Selling groceries and fast-moving consumer goods (FMCG) online can be a daunting task in India. But there is one startup which has cracked it and set the bar. It has succeeded at what was earlier thought to be a near impossible feat. Yes, we are talking about Bigbasket, which has emerged as one of India’s biggest online food and grocery companies. Eight years down the line, the grocer is known for variety, value, punctuality and amicable staff.
The march to the top has been led by a mishmash of technology, strategy and leadership, points out Rakshit Daga, Vice President and Chief Technology Officer (CTO) at Big Basket. He says that due to the nature of business, they always have a lot of interesting business problems to solve such as perishable inventory management, fleet management, delivery route optimization, building a web and application platform for scale, fraud detection, etc. For all this, there has to be a robust technology infrastructure ably supported by the backend platform.
“The role of technology has to be to facilitate easy experimentation. For this, the backend platform has to be agile and responsive. It should be easy to experiment with as there can be different approaches to solving a problem,” he says.
He informs dynamicCIO that the company is doing a lot as far as building an agile backend is concerned. When I ask about the specific optimization problems that he is looking to solve with the help of technology, he talks about how he is currently looking to improve on the picking process in the company’s warehouses. He enumerates the challenges that such a problem poses.
“When a customer order comes in, there is a specific cost in terms of time and manpower. Moreover, there are many other questions that have to be addressed. Do you pick one customer’s order at a time? Do you pick multiple orders at a time? How much does a picker need to walk within a warehouse? Is he in a healthy working environment? Is he completely tired with a lot of manual work? What kind of automation needs to be there? There are multiple algorithms that would potentially do the job but which one to use and where to use can be crucial for the business. We use technology to solve them,” he explains.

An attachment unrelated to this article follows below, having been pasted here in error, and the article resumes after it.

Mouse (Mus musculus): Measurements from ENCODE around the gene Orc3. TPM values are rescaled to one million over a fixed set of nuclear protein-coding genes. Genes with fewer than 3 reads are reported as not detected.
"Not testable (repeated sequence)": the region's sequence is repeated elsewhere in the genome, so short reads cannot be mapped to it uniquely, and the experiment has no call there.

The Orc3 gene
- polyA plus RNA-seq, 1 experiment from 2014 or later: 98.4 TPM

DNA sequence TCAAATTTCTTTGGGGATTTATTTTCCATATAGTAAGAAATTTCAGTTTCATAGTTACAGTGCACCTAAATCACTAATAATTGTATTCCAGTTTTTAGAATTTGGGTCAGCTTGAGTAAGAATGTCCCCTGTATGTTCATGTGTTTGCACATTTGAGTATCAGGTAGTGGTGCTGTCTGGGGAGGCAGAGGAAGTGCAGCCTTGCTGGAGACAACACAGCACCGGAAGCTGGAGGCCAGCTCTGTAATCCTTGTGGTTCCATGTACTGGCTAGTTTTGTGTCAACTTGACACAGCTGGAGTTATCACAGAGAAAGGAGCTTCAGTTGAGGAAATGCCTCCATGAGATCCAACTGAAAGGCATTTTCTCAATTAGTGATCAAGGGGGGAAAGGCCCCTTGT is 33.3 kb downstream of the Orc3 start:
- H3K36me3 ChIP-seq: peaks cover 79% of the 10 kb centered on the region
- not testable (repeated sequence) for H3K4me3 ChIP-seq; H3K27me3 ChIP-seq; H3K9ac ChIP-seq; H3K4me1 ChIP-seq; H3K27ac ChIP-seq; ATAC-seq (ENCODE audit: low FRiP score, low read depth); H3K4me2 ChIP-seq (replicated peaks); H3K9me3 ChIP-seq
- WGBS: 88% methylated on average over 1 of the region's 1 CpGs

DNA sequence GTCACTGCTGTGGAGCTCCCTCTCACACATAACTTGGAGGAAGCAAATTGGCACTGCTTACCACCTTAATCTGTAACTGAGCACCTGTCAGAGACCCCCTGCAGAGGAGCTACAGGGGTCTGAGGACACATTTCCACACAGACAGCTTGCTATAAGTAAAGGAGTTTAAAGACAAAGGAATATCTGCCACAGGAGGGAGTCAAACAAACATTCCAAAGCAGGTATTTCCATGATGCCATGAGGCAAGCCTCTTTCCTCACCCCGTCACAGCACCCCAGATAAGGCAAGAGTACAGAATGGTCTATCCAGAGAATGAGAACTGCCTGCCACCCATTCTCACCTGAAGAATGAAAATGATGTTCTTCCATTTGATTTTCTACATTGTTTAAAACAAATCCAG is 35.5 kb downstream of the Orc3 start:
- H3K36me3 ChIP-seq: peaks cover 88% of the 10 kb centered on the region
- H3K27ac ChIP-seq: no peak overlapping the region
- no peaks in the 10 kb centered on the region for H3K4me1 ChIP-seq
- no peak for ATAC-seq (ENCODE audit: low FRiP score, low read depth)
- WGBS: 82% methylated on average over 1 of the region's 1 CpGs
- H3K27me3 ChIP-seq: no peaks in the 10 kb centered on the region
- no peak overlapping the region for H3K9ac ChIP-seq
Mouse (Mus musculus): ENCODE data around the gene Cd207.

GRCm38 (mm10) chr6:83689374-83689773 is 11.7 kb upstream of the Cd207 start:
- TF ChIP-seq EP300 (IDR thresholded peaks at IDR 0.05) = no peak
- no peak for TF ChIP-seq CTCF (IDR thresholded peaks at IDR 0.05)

The tech team, under his leadership, has made the core decision to create a platform on which they are able to switch algorithms quickly.
“In our business, we want to experiment with a number of ways of doing deliveries, picking, storing in a warehouse, etc. There is no right answer. We have different answers to different optimization problems. We are making a conscious choice to invest in a platform where switching around solutions is not so hard. It is built in such a way that it is not hard coded into the system. Otherwise, any change that happens will mean a lot of work,” says Daga.
The company is also investing in a deep supply chain where procurement is directly made from the farmers and delivered directly to customers. The algorithms analyze data and help in ensuring that the delivery is made within the slated time frame while keeping costs to the bare minimum.
“We will continue investing in a lot of areas. We are driven by the fact that we always want to solve problems by leveraging technology. In case solutions already exist then we try to further optimize them,” concludes Daga.